Walrus Smooshi and her calf Koyuk have left SeaWorld in Niagara Falls, Ontario, for SeaWorld Abu Dhabi in the United Arab Emirates after activists first raised concerns about their health and safety in years.
Marineland whistleblower Phil Demers, who was Smooshi’s former trainer, told CBC Hamilton that the two walruses left the park on Tuesday morning.
In a statement to CBC Hamilton on Wednesday, SeaWorld said the walruses from SeaWorld and the Quebec Aquarium were “safely transported to SeaWorld Abu Dhabi.”
Marineland and its lawyers did not immediately respond to a request for comment.
Demers was embroiled in a decade-long legal dispute with Marineland that ended last year.a lawsuit Submitted in 2013 Marineland accused Demers of trespassing and conspiring to steal the 800-pound Smooshi. Demers countersued for defamation and abuse of process.
The parties agreed to relocate Smooshi and Koyuk, thus dropping the legal action.
Koyuk was born in June 2021, but Demers previously stated that the two have been separated since Koyuk’s birth so that Smooshi could perform on the show.
According to Demers, part of the settlement agreement stipulates that the walrus and her calf will be relocated to a facility accredited by the North American Association of Zoos and Aquariums.
SeaWorld Abu Dhabi wasn’t on the list — but he wasn’t too upset. He said that, as far as he understood, it was a new facility.
“I’m really happy … it’s going to be a big improvement, a greatly improved facility,” Demers said.
According to its website, SeaWorld Abu Dhabi is scheduled to open on Yas Island sometime in 2023 and will be the region’s “first marine life theme park”. It was built next to the region’s “first dedicated marine research, rescue, rehabilitation and return centre”, which is already operational, it said.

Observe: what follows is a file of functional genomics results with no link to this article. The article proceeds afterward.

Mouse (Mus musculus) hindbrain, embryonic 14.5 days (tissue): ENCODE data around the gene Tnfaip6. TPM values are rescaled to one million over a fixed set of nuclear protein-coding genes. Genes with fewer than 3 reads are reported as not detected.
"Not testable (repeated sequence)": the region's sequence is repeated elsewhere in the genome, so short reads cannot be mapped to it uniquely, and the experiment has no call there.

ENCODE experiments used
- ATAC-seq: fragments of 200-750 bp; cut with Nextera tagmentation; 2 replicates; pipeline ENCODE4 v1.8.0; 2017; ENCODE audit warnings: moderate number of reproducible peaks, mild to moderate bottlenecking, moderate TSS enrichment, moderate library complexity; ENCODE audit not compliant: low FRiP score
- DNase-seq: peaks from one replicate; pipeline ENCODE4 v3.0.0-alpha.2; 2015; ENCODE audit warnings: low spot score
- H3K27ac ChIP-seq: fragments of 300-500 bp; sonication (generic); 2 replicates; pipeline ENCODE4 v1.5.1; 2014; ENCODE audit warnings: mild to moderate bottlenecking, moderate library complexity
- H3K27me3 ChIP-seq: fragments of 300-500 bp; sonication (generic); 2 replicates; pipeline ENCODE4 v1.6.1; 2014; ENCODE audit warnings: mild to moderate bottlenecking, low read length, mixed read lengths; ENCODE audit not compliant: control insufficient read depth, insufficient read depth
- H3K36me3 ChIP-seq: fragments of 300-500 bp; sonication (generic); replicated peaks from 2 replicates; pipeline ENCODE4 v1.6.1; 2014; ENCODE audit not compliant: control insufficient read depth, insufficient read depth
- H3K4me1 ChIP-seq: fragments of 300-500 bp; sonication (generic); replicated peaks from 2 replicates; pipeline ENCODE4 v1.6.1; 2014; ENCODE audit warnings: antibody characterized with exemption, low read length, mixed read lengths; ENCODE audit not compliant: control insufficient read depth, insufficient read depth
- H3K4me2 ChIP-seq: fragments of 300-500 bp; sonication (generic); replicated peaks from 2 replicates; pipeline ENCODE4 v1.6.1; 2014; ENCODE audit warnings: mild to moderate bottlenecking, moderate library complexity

In its emailed statement, SeaWorld said the walruses will “live in herds in modern professional environments that promote their conservation around the world…We are eager to introduce visitors to these amazing animals and hear their stories,” explain.
It added that their transfer to the area was “taken in accordance with international transport agreements”.
However, given that the move violated the settlement agreement with the company, Demers said he would pursue legal action to seek financial damages.
“My lawyer, he was appalled that Marineland would violate our settlement so egregiously,” he said.
“We’re going to take our time and make sure we do it in a deliberate way.”
Marineland has faced criticism in the past for its handling of animals.
Last year, Crown Prosecutors Detention fee Niagara police are suing Marineland for illegally hosting dolphin and whale shows.
Despite this, police said in December that there was a separate, ongoing investigation. They would not provide further details at the time.
There are also concerns about Marineland’s treatment of the whale Kiska, which animal law nonprofit Animal Justice has called “The loneliest orca in the world.”